Engineer Lake Cabin can be seen in the Kenai National Wildlife Refuge on Nov. 21, 2021. The United States Department of Agriculture’s Forest Service announced Friday, Sept. 23, 2022, that $14.4 million of a larger $37 million package will be used to build cabins in the Chugach and Tongass National Forests. (Photo by Erin Thompson/Peninsula Clarion)

Engineer Lake Cabin can be seen in the Kenai National Wildlife Refuge on Nov. 21, 2021. The United States Department of Agriculture’s Forest Service announced Friday, Sept. 23, 2022, that $14.4 million of a larger $37 million package will be used to build cabins in the Chugach and Tongass National Forests. (Photo by Erin Thompson/Peninsula Clarion)

Millions designated for cabins in Tongass, Chugach

$18 million is allocated to the construction and maintenance of cabins and historic buildings — of which $14.4 million is destined for Alaska

On Friday, the United States Department of Agriculture’s Forest Service announced that $14.4 million of a larger $37 million package will be used to build cabins in the Chugach and Tongass National Forests.

In the package, $18 million is allocated to the construction and maintenance of cabins and historic buildings — of which $14.4 million is destined for Alaska — and the remaining $19 million is for recreation sites.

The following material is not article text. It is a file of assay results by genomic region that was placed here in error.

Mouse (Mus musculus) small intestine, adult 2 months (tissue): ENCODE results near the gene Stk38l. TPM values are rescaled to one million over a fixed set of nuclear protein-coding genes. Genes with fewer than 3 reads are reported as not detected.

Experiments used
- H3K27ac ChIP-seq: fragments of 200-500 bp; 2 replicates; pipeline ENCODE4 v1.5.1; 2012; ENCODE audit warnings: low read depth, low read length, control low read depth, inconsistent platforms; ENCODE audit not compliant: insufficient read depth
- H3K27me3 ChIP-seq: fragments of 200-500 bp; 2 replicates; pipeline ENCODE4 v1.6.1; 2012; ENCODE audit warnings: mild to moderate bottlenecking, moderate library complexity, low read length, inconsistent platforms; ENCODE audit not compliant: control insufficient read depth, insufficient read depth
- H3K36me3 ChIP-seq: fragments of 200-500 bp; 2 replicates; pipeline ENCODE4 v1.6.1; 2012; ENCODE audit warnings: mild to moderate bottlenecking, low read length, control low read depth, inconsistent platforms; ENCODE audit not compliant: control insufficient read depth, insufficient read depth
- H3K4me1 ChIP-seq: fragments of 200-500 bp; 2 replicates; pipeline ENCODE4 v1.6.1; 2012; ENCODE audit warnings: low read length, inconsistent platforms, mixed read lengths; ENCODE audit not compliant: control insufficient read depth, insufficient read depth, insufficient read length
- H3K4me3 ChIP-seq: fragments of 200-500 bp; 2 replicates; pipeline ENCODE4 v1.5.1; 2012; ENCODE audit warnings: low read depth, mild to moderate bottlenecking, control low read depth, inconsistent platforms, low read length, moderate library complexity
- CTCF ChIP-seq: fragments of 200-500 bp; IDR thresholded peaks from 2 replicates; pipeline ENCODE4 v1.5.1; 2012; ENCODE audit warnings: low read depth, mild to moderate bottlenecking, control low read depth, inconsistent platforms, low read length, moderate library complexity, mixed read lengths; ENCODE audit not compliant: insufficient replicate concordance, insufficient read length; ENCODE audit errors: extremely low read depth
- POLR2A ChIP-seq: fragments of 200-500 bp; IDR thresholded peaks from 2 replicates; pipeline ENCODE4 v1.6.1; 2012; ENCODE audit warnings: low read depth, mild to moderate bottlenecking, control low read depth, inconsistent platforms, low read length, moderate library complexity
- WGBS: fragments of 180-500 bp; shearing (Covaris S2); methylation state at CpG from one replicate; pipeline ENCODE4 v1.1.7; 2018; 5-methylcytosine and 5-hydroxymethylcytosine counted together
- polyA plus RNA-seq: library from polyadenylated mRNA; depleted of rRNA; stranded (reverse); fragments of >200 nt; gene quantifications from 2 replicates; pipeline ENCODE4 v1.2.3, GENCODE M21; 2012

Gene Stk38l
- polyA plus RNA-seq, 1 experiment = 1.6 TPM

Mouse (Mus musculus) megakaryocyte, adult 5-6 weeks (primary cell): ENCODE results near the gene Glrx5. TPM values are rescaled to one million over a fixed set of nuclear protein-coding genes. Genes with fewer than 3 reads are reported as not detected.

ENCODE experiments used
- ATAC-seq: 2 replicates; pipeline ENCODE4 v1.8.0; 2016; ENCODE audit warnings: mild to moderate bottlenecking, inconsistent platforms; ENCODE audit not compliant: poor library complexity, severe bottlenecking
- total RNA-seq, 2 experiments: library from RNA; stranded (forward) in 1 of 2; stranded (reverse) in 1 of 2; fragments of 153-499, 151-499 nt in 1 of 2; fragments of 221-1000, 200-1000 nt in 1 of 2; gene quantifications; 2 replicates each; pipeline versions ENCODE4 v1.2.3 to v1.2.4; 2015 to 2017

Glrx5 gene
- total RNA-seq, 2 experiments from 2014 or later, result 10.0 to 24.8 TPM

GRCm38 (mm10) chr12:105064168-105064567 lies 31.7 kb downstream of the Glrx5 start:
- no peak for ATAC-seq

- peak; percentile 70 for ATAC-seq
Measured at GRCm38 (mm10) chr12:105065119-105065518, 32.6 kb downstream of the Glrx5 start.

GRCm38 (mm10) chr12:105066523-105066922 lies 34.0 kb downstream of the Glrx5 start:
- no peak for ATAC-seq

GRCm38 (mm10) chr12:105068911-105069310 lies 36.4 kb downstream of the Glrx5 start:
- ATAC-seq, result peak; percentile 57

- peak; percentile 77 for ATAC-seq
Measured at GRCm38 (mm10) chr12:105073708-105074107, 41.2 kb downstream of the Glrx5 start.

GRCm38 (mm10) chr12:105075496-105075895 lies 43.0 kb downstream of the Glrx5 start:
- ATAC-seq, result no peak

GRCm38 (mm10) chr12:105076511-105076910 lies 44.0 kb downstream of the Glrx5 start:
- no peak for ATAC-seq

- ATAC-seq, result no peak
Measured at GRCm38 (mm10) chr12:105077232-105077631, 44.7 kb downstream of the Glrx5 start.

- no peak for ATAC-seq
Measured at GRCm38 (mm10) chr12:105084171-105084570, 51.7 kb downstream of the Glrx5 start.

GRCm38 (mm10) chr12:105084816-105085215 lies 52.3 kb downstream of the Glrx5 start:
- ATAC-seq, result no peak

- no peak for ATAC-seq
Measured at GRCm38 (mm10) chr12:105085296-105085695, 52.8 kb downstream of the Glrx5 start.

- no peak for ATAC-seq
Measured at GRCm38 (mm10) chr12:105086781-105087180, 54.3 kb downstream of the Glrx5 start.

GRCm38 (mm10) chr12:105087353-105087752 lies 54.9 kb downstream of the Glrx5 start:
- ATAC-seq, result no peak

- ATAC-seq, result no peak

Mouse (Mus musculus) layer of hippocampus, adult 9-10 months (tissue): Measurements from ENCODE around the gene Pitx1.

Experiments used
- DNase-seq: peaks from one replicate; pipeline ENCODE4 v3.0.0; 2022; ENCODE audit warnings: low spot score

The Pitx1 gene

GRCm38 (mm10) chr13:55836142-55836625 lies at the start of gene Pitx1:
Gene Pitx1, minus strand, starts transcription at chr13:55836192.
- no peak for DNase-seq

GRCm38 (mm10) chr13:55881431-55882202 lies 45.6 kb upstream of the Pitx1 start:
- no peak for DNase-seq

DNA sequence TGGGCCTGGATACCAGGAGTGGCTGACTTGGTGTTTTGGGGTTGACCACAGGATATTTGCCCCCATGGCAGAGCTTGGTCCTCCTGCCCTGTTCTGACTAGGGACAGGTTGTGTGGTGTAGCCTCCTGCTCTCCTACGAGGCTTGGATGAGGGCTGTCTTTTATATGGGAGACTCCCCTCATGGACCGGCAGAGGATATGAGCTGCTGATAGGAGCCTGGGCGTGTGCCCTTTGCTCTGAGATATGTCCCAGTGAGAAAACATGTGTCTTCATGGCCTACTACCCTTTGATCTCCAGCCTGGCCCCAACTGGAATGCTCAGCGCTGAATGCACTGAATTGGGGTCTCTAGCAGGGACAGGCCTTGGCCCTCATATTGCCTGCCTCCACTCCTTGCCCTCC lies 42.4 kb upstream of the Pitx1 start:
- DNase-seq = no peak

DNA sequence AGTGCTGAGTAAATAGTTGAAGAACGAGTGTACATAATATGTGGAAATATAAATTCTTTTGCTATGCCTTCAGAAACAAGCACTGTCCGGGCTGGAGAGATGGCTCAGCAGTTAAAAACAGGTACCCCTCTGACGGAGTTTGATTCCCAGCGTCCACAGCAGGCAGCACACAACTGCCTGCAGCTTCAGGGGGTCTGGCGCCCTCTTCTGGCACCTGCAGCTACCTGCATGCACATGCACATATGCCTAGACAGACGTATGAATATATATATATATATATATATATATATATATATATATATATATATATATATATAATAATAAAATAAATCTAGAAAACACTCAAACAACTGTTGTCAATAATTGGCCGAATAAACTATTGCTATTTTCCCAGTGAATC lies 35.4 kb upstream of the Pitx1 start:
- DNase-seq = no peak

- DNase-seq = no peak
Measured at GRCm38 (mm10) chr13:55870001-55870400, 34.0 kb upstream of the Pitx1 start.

The money comes from the Bipartisan Infrastructure Law, signed in November, according to a press release from the Department of Agriculture.

The release says the purpose of the investment is to “improve the nation’s recreation infrastructure, which is critical to the health, wellness and prosperity of the American people.”

The National Forests in Alaska were singled out as part of a larger Department of Agriculture strategy — the Southeast Alaska Sustainability Strategy — to support local economies.

The release says that existing cabins managed by the Forest Service host thousands of people each year.

The money will be used for repairs to existing cabins and the construction of additional units in the forests.

Forest Service Chief Randy Moore says in the release, “Public lands have seen a remarkable surge in visitors over the past two years as people sought outdoor experiences during the pandemic. It is an important reminder that our recreation facilities play a crucial role to so many people.”

“The investments from President Biden’s Bipartisan Infrastructure law will help to ensure Forest Service facilities continue to meet the needs of present and future generations,” Moore said.

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